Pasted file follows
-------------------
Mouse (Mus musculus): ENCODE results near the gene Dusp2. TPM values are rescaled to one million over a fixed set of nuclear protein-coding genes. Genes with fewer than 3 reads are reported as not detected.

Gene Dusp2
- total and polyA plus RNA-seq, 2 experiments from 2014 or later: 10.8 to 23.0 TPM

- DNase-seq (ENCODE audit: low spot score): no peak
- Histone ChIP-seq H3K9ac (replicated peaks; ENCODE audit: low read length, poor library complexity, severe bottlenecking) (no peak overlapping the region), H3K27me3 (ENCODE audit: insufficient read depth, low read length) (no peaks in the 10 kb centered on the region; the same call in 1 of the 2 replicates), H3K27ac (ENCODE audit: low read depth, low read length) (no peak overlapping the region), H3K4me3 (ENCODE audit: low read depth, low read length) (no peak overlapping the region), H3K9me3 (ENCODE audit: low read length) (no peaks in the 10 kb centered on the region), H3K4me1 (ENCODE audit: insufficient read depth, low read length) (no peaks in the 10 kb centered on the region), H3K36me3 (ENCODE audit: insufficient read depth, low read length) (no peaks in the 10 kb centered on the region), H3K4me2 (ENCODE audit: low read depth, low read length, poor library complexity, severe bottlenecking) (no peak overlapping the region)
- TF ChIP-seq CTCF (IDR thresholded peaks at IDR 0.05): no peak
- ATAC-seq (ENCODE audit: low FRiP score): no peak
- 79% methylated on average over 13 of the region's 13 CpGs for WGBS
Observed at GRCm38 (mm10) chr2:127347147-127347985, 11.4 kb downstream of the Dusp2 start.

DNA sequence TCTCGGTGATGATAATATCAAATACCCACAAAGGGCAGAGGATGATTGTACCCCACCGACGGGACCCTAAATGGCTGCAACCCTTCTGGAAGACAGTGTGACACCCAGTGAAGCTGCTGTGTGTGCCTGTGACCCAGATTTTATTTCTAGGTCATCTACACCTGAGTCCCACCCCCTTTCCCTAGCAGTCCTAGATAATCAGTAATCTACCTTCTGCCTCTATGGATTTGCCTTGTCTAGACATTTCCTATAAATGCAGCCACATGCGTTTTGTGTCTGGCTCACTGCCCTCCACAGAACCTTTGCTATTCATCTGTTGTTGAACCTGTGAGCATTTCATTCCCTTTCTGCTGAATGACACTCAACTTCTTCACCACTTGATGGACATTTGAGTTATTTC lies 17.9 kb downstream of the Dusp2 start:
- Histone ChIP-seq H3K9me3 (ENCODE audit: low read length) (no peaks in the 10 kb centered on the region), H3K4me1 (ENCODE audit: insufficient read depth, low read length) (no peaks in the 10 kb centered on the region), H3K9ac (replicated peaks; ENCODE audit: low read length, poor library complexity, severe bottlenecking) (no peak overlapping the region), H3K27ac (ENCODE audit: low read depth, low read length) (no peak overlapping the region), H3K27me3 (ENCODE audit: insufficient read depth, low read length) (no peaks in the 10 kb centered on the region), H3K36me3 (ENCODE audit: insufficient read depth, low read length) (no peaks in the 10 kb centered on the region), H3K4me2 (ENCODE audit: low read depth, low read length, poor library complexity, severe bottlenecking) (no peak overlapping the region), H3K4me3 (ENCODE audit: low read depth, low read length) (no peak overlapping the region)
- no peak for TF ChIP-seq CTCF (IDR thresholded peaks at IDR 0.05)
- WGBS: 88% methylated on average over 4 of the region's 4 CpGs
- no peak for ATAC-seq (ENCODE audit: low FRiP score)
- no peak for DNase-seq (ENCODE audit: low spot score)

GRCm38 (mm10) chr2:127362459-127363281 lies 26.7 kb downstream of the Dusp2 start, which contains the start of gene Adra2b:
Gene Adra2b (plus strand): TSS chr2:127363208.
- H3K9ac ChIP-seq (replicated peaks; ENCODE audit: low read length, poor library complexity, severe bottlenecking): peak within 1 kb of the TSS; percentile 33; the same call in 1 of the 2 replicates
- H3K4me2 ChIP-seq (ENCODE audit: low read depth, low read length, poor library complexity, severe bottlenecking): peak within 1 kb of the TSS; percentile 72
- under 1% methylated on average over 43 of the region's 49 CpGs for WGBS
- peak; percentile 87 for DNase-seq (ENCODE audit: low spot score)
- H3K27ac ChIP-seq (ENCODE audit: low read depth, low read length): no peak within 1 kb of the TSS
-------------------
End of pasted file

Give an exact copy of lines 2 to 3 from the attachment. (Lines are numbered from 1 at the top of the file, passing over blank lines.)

Gene Dusp2
- total and polyA plus RNA-seq, 2 experiments from 2014 or later: 10.8 to 23.0 TPM